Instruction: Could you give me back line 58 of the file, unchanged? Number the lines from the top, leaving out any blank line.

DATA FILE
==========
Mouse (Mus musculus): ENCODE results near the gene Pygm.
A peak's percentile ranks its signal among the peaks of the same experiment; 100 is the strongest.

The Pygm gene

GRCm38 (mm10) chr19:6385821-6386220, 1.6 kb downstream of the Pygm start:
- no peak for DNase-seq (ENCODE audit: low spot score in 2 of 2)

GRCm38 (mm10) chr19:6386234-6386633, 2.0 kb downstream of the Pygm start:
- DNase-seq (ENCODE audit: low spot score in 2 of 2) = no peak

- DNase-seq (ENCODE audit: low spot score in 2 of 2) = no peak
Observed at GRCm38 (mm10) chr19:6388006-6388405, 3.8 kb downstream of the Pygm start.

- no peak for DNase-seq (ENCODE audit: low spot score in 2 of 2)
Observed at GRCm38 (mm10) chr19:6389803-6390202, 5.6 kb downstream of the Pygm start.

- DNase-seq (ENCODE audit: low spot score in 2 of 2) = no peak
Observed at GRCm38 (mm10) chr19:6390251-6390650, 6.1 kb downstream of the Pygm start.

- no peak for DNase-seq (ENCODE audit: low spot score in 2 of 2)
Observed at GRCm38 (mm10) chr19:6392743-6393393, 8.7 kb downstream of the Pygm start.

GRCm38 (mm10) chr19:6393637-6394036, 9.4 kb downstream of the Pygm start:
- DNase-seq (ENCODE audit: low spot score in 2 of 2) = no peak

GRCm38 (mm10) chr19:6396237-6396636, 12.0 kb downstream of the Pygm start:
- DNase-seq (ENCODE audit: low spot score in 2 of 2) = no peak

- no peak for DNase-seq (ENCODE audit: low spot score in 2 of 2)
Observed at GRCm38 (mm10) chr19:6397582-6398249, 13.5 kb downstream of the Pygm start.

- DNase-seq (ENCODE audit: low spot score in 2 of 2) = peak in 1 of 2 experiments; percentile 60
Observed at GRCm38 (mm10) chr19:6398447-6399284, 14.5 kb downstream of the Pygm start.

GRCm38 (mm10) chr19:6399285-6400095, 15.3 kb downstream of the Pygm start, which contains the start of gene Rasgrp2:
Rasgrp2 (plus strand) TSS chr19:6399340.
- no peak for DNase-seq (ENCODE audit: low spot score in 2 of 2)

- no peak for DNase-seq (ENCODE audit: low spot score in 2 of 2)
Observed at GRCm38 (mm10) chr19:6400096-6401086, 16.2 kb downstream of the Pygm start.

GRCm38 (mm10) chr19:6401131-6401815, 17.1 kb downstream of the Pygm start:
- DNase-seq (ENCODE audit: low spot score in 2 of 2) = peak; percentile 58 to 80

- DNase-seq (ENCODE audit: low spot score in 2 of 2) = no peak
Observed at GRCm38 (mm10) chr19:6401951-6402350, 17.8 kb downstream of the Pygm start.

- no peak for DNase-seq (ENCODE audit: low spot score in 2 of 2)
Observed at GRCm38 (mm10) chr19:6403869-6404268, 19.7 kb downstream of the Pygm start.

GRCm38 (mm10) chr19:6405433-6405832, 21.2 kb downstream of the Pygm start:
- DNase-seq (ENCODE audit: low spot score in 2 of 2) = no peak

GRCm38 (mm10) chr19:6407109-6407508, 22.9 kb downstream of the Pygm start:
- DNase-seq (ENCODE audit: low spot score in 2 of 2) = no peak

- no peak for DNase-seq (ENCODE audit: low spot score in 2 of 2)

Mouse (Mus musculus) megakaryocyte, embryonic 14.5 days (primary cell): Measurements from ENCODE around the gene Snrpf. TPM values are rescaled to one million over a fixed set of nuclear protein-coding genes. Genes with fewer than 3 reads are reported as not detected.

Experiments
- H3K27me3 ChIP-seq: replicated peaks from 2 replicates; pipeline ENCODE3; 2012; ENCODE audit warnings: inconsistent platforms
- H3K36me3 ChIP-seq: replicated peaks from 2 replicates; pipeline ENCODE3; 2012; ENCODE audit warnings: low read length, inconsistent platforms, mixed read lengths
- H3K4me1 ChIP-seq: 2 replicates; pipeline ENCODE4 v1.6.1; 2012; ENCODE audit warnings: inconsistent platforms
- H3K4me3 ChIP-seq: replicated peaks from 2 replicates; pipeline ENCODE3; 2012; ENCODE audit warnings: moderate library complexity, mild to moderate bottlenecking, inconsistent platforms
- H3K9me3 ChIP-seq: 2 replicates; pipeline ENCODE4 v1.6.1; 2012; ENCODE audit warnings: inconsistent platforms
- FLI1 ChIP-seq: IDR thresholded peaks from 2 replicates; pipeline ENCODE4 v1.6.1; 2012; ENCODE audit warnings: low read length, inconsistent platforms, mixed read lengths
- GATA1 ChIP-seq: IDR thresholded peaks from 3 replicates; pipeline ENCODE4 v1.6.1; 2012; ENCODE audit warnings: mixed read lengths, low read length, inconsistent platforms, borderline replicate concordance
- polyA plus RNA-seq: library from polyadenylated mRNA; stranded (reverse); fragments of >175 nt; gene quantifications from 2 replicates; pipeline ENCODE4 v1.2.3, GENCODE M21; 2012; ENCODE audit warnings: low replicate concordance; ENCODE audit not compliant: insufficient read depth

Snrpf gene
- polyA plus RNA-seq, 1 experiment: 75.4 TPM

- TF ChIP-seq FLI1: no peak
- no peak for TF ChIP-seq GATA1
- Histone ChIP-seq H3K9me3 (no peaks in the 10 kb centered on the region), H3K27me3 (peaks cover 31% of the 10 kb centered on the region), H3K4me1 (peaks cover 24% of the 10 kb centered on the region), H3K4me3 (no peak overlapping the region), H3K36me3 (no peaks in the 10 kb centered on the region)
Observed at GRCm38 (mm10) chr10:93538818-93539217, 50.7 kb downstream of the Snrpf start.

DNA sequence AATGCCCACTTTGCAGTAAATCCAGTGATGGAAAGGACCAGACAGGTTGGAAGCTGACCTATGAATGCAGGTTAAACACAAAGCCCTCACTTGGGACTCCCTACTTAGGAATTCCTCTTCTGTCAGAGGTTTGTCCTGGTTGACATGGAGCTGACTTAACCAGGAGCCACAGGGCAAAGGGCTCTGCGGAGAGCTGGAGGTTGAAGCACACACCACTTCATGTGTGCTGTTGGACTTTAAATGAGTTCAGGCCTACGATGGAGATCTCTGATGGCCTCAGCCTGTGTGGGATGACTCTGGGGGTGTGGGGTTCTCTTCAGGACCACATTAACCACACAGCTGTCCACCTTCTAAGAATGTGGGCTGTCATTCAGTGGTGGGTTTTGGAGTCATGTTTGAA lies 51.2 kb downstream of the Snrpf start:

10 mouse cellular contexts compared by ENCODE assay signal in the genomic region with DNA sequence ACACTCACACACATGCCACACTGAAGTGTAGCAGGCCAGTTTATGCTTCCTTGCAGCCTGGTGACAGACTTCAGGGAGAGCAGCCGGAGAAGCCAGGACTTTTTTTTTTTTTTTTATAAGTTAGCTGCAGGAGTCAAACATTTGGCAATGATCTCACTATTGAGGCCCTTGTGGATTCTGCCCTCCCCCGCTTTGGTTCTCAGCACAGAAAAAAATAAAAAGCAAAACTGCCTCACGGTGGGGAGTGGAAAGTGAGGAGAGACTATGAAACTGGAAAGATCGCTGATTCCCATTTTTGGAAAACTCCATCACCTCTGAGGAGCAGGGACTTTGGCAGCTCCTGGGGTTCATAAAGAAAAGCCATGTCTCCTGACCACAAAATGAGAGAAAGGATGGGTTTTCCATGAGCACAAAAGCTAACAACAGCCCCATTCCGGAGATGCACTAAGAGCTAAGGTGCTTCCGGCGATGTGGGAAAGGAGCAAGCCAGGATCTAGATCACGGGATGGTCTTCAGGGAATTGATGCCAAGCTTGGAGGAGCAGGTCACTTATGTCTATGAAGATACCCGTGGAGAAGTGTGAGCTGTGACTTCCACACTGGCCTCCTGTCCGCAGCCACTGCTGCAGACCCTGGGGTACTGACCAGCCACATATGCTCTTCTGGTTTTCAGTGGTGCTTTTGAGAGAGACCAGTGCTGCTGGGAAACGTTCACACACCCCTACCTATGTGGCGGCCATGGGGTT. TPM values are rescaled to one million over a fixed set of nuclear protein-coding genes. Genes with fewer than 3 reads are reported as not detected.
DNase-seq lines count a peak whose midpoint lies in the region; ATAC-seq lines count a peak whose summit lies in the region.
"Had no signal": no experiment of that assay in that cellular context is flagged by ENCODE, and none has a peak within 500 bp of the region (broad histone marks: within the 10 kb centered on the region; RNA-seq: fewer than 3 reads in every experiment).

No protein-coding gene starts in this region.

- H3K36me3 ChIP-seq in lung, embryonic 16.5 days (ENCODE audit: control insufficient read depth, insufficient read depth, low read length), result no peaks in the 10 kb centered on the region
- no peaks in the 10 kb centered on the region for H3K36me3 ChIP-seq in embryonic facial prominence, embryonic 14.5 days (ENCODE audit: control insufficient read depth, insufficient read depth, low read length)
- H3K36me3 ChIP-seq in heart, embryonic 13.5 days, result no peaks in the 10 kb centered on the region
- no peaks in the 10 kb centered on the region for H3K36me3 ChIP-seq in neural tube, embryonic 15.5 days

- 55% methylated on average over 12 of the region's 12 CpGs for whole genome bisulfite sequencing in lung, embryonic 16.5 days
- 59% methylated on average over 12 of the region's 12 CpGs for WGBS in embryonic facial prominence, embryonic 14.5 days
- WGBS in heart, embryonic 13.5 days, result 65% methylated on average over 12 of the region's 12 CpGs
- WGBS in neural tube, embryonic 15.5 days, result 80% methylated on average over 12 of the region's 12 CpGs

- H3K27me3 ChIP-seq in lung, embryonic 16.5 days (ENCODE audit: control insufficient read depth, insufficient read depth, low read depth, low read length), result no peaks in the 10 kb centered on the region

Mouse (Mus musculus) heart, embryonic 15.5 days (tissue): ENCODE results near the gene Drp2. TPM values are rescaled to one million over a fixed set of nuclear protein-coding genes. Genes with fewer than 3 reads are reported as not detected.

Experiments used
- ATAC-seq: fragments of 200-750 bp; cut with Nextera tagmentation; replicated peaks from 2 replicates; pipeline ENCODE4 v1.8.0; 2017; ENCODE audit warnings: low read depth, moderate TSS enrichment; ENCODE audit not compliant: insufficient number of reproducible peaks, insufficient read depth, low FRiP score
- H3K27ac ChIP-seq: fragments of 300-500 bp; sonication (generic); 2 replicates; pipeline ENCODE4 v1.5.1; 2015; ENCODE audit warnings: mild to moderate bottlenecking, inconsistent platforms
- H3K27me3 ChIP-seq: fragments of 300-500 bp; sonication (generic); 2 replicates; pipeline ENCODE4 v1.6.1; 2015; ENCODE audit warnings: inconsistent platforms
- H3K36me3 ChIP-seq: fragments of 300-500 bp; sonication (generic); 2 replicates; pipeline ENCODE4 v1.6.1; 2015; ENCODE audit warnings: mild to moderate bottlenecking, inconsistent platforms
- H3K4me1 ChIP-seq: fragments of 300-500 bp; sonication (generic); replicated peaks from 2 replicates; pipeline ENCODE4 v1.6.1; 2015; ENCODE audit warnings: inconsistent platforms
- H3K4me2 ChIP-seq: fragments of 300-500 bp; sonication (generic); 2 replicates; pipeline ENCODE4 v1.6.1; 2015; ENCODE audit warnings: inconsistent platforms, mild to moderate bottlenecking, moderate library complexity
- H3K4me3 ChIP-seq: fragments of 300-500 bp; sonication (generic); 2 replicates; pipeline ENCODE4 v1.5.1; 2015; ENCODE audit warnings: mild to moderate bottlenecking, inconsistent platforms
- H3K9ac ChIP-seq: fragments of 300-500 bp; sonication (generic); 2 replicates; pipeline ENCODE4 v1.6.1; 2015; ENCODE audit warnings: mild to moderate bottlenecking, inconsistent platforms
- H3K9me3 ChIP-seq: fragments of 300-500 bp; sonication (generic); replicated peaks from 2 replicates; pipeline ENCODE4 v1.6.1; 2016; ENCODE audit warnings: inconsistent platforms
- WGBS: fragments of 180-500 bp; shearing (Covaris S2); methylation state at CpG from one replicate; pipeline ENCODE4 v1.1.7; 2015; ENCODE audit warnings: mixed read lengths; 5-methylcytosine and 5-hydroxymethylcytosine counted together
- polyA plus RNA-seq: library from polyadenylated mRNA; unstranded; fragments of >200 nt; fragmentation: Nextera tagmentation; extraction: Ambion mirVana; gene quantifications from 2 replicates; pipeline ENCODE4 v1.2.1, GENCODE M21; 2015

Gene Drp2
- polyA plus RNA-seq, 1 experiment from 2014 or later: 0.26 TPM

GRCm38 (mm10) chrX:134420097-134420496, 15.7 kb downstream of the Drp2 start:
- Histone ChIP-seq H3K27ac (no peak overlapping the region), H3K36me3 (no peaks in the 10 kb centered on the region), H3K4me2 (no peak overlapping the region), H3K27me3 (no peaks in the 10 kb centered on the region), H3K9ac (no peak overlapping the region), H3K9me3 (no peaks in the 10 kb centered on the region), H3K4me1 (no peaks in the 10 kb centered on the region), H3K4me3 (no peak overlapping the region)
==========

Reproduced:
DNase-seq lines count a peak whose midpoint lies in the region; ATAC-seq lines count a peak whose summit lies in the region.